Bonhoeffer on Reading Scripture

There is no single pastor or theologian at this point in my life whose writing has challenged me more than that of Dietrich Bonhoeffer. I’ve been blessed over the past year or so to read a variety of Bonhoeffer’s writings and–most recently–a fantastic biography written by Eric Metaxas, which I highly recommend you read. One of the best things we can do to be encouraged and challenged as followers of Christ is to read about the life of great men and women of faith who, “finished well,” and Bonhoeffer is no exception. Dietrich Bonhoeffer

The following quote comes from a letter Bonhoeffer wrote in 1936 to his brother-in-law who did not have a high view of Scripture. I found I resonated with Bonhoeffer’s words, and through them discovered a greater desire to experience the truth of God’s word in the depths of my soul. My hope is that it would encourage you to engage with Scripture with renewed passion and intensity, and my prayer is that God would use it to create in you a greater hunger to hear His voice.

First of all I will confess quite simply – I believe that the Bible alone is the answer to all our questions, and that we need only to ask repeatedly and a little humbly, in order to receive this answer. One cannot simply read the Bible, like other books. One must be prepared really to enquire of it. Only thus will it reveal itself. Only if we expect from it the ultimate answer, shall we receive it. That is because in the bible God speaks to us. And one cannot simply think about God in one’s own strength, one has to enquire of him. Only if we seek him, will he answer us. Of course it is also possible to read the Bible like any other book, that is to say from the point of view of textual criticism, etc.; there is nothing to be said against that. Only that that is not the method which will reveal to us the heart of the Bible, but only the surface, just as we do not grasp the words of someone we love by taking them to bits, but by simply receiving them, so that for days they go on lingering in our minds, simply because they are the words of a person we love; and just as these words reveal more and more of the person who said them as we go on, like Mary, “pondering them in our heart,” so it will be with the words of the Bible. Only if we will venture to enter into the words of the Bible, as though in them this God were speaking to us who loves us and does not will to leave us alon[e] with our questions, only so shall we learn to rejoice in the Bible…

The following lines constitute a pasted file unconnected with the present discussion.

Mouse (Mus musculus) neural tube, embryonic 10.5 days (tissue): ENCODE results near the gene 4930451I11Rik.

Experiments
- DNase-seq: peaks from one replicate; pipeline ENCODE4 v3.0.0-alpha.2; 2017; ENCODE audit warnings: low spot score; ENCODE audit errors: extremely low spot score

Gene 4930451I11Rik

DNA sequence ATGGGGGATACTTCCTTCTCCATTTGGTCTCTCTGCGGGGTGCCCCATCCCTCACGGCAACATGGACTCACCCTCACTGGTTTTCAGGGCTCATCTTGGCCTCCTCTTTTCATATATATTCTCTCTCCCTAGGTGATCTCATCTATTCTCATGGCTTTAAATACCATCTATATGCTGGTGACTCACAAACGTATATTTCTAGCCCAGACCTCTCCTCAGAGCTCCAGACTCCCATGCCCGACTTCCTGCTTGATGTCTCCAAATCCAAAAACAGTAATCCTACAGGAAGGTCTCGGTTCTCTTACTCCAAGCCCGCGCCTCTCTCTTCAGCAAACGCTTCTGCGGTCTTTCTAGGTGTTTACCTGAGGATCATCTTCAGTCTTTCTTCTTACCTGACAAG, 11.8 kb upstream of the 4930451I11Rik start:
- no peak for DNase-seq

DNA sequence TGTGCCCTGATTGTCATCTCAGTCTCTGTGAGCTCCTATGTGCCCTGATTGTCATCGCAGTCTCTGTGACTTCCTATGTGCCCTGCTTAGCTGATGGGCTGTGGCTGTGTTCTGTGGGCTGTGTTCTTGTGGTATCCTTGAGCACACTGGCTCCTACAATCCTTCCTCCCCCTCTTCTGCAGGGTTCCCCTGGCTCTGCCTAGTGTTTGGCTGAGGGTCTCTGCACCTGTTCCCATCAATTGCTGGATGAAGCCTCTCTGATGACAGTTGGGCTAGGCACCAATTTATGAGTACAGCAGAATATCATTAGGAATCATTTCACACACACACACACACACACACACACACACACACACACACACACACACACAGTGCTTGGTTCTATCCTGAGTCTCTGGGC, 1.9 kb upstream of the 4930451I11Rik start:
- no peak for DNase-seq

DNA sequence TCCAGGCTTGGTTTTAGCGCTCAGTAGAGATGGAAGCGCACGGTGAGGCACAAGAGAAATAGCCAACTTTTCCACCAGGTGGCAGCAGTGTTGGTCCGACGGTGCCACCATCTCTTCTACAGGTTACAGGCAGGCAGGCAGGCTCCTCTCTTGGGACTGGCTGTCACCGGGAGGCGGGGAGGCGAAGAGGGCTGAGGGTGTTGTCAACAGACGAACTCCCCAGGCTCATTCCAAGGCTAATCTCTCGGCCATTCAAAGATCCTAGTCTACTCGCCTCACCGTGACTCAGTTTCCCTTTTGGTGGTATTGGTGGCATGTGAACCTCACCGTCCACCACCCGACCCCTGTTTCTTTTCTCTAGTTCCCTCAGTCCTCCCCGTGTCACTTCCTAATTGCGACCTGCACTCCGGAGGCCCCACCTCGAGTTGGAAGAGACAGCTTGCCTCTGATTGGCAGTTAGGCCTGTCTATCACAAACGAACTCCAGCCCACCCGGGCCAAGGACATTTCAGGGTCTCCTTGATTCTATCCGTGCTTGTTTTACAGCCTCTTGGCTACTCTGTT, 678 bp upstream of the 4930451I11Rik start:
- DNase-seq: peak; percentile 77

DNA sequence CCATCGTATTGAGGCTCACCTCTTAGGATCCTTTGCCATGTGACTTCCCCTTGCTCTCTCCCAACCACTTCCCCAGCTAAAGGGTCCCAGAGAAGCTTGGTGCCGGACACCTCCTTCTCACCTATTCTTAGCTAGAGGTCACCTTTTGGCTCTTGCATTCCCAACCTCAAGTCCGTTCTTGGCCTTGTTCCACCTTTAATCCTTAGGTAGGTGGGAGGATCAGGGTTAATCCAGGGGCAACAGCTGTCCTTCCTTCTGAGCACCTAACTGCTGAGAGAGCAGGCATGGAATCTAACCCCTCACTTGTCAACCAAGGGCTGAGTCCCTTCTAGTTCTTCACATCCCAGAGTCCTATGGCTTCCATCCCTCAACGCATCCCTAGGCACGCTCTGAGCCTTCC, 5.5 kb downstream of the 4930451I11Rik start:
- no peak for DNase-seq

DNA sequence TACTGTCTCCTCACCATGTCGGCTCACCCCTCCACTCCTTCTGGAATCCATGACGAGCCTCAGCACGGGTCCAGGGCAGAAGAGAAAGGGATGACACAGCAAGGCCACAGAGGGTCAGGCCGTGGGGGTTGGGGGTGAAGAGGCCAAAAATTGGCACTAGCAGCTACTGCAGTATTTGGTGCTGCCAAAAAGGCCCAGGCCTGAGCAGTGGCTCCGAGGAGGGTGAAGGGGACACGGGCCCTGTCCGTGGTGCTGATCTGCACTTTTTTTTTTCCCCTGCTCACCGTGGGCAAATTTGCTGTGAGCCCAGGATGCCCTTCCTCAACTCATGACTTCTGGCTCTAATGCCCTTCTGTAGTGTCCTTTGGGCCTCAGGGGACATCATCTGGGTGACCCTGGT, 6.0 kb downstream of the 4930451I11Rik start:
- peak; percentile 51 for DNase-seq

If it is I who determine where God is to be found, then I shall always find a God who corresponds to me in some way, who is obliging, who is connected with my own nature. But if God determines where he is to be found, then it will be in a place which is not at all congenial to me. This place is the Cross of Christ. And whoever would find him must go to the foot of the Cross, as the Sermon on the Mount commands. This is not according to our nature at all, it is entirely contrary to it. But this is the message of the Bible, not only in the New but also in the Old Testament…

And I would like to tell you now quite personally: since I have learnt to read the Bible in this way – and this has not been for so very long – it becomes every day more wonderful to me. I read it in the morning and the evening, often during the day as well, and every day I consider a text which I have chosen for the whole week, and try to sink deeply into it, so as really to hear what it is saying. I know that without this I could not live properly any longer.